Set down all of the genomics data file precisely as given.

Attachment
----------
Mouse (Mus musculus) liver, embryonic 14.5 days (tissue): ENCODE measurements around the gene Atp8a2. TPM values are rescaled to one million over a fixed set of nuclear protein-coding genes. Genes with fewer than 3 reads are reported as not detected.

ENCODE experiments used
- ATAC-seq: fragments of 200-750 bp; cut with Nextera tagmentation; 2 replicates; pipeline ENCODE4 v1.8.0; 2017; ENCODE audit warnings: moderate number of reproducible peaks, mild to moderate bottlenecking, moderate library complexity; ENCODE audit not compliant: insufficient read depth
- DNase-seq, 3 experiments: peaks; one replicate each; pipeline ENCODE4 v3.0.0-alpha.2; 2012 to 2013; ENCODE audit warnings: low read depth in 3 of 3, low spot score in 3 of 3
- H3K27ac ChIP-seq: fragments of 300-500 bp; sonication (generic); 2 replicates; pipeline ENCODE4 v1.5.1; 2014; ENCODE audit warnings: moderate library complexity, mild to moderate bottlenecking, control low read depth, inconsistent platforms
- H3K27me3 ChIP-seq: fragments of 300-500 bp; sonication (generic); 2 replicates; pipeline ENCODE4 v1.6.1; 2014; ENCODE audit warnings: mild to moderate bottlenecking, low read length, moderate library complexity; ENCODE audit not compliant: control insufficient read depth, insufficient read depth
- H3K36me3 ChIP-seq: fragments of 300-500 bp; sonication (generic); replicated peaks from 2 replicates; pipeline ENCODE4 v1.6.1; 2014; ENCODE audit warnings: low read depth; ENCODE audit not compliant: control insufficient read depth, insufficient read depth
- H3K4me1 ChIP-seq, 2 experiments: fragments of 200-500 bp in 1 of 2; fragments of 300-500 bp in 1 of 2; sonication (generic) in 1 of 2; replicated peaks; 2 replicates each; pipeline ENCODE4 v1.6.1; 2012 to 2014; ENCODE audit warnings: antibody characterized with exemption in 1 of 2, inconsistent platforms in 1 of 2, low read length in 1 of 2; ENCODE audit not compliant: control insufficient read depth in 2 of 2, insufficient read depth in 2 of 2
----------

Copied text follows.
Mouse (Mus musculus) liver, embryonic 14.5 days (tissue): ENCODE measurements around the gene Atp8a2. TPM values are rescaled to one million over a fixed set of nuclear protein-coding genes. Genes with fewer than 3 reads are reported as not detected.

ENCODE experiments used
- ATAC-seq: fragments of 200-750 bp; cut with Nextera tagmentation; 2 replicates; pipeline ENCODE4 v1.8.0; 2017; ENCODE audit warnings: moderate number of reproducible peaks, mild to moderate bottlenecking, moderate library complexity; ENCODE audit not compliant: insufficient read depth
- DNase-seq, 3 experiments: peaks; one replicate each; pipeline ENCODE4 v3.0.0-alpha.2; 2012 to 2013; ENCODE audit warnings: low read depth in 3 of 3, low spot score in 3 of 3
- H3K27ac ChIP-seq: fragments of 300-500 bp; sonication (generic); 2 replicates; pipeline ENCODE4 v1.5.1; 2014; ENCODE audit warnings: moderate library complexity, mild to moderate bottlenecking, control low read depth, inconsistent platforms
- H3K27me3 ChIP-seq: fragments of 300-500 bp; sonication (generic); 2 replicates; pipeline ENCODE4 v1.6.1; 2014; ENCODE audit warnings: mild to moderate bottlenecking, low read length, moderate library complexity; ENCODE audit not compliant: control insufficient read depth, insufficient read depth
- H3K36me3 ChIP-seq: fragments of 300-500 bp; sonication (generic); replicated peaks from 2 replicates; pipeline ENCODE4 v1.6.1; 2014; ENCODE audit warnings: low read depth; ENCODE audit not compliant: control insufficient read depth, insufficient read depth
- H3K4me1 ChIP-seq, 2 experiments: fragments of 200-500 bp in 1 of 2; fragments of 300-500 bp in 1 of 2; sonication (generic) in 1 of 2; replicated peaks; 2 replicates each; pipeline ENCODE4 v1.6.1; 2012 to 2014; ENCODE audit warnings: antibody characterized with exemption in 1 of 2, inconsistent platforms in 1 of 2, low read length in 1 of 2; ENCODE audit not compliant: control insufficient read depth in 2 of 2, insufficient read depth in 2 of 2